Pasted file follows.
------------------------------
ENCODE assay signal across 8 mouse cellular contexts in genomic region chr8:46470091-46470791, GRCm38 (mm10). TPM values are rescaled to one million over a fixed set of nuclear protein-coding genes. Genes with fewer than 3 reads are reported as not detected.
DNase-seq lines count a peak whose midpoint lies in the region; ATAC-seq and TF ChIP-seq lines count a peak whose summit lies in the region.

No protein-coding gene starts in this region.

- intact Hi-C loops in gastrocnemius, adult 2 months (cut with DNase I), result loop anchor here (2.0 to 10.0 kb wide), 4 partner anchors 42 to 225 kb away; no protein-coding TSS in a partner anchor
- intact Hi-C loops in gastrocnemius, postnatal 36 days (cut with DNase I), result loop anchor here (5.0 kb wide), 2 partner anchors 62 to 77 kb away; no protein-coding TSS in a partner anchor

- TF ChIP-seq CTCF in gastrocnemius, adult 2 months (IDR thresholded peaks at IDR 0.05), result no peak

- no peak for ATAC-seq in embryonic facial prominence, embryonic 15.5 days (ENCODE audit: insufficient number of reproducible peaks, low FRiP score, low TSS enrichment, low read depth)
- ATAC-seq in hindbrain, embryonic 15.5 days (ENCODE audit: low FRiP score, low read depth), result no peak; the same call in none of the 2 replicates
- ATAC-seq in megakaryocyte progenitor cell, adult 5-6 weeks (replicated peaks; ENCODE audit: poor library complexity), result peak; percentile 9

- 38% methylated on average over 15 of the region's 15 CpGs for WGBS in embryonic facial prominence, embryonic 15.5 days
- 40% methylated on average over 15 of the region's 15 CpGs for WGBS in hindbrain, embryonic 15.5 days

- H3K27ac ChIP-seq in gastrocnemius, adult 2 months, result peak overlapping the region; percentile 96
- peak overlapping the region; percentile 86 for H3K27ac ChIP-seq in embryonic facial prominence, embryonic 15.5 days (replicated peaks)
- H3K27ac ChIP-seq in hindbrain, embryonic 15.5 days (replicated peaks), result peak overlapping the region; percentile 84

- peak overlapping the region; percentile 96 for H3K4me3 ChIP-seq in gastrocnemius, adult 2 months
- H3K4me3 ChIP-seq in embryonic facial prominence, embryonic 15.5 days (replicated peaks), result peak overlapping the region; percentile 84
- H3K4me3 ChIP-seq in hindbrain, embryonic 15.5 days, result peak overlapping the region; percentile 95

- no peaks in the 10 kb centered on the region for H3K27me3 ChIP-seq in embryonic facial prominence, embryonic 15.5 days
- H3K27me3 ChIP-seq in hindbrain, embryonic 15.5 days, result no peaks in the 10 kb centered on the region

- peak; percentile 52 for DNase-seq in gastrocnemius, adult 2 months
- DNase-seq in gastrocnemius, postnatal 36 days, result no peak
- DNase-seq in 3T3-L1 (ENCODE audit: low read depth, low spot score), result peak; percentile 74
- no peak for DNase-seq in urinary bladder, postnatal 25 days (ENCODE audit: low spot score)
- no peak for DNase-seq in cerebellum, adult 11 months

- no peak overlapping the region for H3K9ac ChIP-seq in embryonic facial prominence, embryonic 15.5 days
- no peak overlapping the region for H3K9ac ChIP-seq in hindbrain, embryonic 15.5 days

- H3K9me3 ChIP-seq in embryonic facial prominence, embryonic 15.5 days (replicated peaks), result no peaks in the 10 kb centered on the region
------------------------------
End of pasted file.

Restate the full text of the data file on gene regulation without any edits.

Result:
ENCODE assay signal across 8 mouse cellular contexts in genomic region chr8:46470091-46470791, GRCm38 (mm10). TPM values are rescaled to one million over a fixed set of nuclear protein-coding genes. Genes with fewer than 3 reads are reported as not detected.
DNase-seq lines count a peak whose midpoint lies in the region; ATAC-seq and TF ChIP-seq lines count a peak whose summit lies in the region.

No protein-coding gene starts in this region.

- intact Hi-C loops in gastrocnemius, adult 2 months (cut with DNase I), result loop anchor here (2.0 to 10.0 kb wide), 4 partner anchors 42 to 225 kb away; no protein-coding TSS in a partner anchor
- intact Hi-C loops in gastrocnemius, postnatal 36 days (cut with DNase I), result loop anchor here (5.0 kb wide), 2 partner anchors 62 to 77 kb away; no protein-coding TSS in a partner anchor

- TF ChIP-seq CTCF in gastrocnemius, adult 2 months (IDR thresholded peaks at IDR 0.05), result no peak

- no peak for ATAC-seq in embryonic facial prominence, embryonic 15.5 days (ENCODE audit: insufficient number of reproducible peaks, low FRiP score, low TSS enrichment, low read depth)
- ATAC-seq in hindbrain, embryonic 15.5 days (ENCODE audit: low FRiP score, low read depth), result no peak; the same call in none of the 2 replicates
- ATAC-seq in megakaryocyte progenitor cell, adult 5-6 weeks (replicated peaks; ENCODE audit: poor library complexity), result peak; percentile 9

- 38% methylated on average over 15 of the region's 15 CpGs for WGBS in embryonic facial prominence, embryonic 15.5 days
- 40% methylated on average over 15 of the region's 15 CpGs for WGBS in hindbrain, embryonic 15.5 days

- H3K27ac ChIP-seq in gastrocnemius, adult 2 months, result peak overlapping the region; percentile 96
- peak overlapping the region; percentile 86 for H3K27ac ChIP-seq in embryonic facial prominence, embryonic 15.5 days (replicated peaks)
- H3K27ac ChIP-seq in hindbrain, embryonic 15.5 days (replicated peaks), result peak overlapping the region; percentile 84

- peak overlapping the region; percentile 96 for H3K4me3 ChIP-seq in gastrocnemius, adult 2 months
- H3K4me3 ChIP-seq in embryonic facial prominence, embryonic 15.5 days (replicated peaks), result peak overlapping the region; percentile 84
- H3K4me3 ChIP-seq in hindbrain, embryonic 15.5 days, result peak overlapping the region; percentile 95

- no peaks in the 10 kb centered on the region for H3K27me3 ChIP-seq in embryonic facial prominence, embryonic 15.5 days
- H3K27me3 ChIP-seq in hindbrain, embryonic 15.5 days, result no peaks in the 10 kb centered on the region

- peak; percentile 52 for DNase-seq in gastrocnemius, adult 2 months
- DNase-seq in gastrocnemius, postnatal 36 days, result no peak
- DNase-seq in 3T3-L1 (ENCODE audit: low read depth, low spot score), result peak; percentile 74
- no peak for DNase-seq in urinary bladder, postnatal 25 days (ENCODE audit: low spot score)
- no peak for DNase-seq in cerebellum, adult 11 months

- no peak overlapping the region for H3K9ac ChIP-seq in embryonic facial prominence, embryonic 15.5 days
- no peak overlapping the region for H3K9ac ChIP-seq in hindbrain, embryonic 15.5 days

- H3K9me3 ChIP-seq in embryonic facial prominence, embryonic 15.5 days (replicated peaks), result no peaks in the 10 kb centered on the region